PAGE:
Sunday, August 05, 2012

Eating the World in Singapore

Turkish breadHaving tasted Malay, Chinese and Japanese food during the preceding days, I turned to Turkish and German for the remaining day!  Completely different cuisines from different parts of the world but prepared and served by immigrants from those countries in Singapore.  While both Turkish and German cuisine is dominated by breads and meat, they are - of course - completely different.

Lamb (or mutton) dominates Turkish cuisine, usually served minced or in the form of kebap which can be grilled, baked or slow cooked in a pot.

Turkish starters

I picked a dish of lamb shank braised in vegetables, while others chose the Yogurtlu Kebap, made of mutton koftas served on toasted pita bread with tomato, yogurt, and garlic sauce.  My lamb was richly flavored and very tender and the others seemed to enjoy their Kebap too.

Turkish Lamb Shank

Turkish Kebap

We ended with a rich dessert called Kunefe or Slice of Heaven.  Made of layers of shredded pastry joined by a thin slice of unsalted cheese, baked in a hot oven, and topped with light syrup and pistachios and a drizzle of cream, this was one exquisite dessert!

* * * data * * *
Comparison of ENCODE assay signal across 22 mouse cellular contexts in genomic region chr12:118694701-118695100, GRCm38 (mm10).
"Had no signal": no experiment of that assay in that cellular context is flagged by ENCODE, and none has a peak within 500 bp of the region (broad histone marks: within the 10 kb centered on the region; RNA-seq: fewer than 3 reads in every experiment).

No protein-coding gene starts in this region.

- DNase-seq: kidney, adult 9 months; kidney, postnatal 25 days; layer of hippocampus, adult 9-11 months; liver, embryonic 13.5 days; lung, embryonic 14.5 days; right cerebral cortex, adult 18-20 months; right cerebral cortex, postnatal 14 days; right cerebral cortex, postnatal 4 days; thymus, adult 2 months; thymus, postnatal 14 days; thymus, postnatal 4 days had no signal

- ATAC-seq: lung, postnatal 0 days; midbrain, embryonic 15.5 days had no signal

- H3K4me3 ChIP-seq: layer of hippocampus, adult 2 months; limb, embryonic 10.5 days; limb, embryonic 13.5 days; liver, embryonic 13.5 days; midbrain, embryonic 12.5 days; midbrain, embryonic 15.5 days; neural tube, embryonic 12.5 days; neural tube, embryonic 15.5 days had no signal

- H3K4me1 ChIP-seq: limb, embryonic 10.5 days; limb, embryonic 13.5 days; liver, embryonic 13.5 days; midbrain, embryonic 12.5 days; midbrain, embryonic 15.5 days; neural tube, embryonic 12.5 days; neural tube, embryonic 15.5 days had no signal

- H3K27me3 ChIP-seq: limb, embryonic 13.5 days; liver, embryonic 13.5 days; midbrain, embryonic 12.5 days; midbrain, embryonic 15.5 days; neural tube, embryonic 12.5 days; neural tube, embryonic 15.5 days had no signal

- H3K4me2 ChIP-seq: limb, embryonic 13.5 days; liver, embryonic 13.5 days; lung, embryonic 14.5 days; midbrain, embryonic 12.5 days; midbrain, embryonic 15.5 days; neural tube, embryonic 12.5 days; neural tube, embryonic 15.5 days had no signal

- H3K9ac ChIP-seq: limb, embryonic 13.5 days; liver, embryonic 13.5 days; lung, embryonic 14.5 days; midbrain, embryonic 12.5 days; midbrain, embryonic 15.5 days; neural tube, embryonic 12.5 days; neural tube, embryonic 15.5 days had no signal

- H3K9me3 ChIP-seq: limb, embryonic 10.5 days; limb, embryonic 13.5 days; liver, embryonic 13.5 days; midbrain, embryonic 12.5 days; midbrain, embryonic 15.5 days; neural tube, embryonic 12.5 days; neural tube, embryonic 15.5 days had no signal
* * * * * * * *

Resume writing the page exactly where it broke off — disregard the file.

Turkish Dessert Kunefe

In the evening, we dined at a German Brauhaus that boasted hundred of beers from around the world and a large selection of German sausages.

Belgian beer

For anyone familiar with Germans, bread is probably their most significant food followed by potatoes with pork being their most favoured meat.  I never lose a chance to buy myself a sausage roll whenever I pass through Munich airport.  Their breads and sausages even within airport shops seem far superior to those you find commonly in the USA.

Meat and potatoes at Singapore's Brauhaus

The variety of sausages in Germany can be over-whelming:  Wurst in the north tends to be made from raw meat, while in the south varieties made of finely minced meat are enhanced with larger pieces of ham or pickled tongue and scalded.  Wurstchen are smaller and served heated and whole, often in pairs, while Leberwurst, liver sausages, is spreadable resembling chopped liver.

Platter of German Sausages at Singapore's Brauhaus

The other ubiquitous vegetable in German cuisine is cabbage.  Cabbage raw and in form of salads are present as a side along with the meat dishes.

The sausage platters with six different varieties of German sausages, cabbage and potato salads had to be frequently replenished as the beer bottles piled up on our table.  I stayed with the excellent Belgian La Poluchette until it was time to head back.

Bottles of beer at Singapore's Brauhaus

This Brauhaus had some really exotic selections of beer from far corners of the world: from Austria and Bolivia to Ghana and Equador.

1 comment:

vinayak said...

Hi Shantanu,

Can you please name the Turkish and German restaurants you went to? Can't wait to go!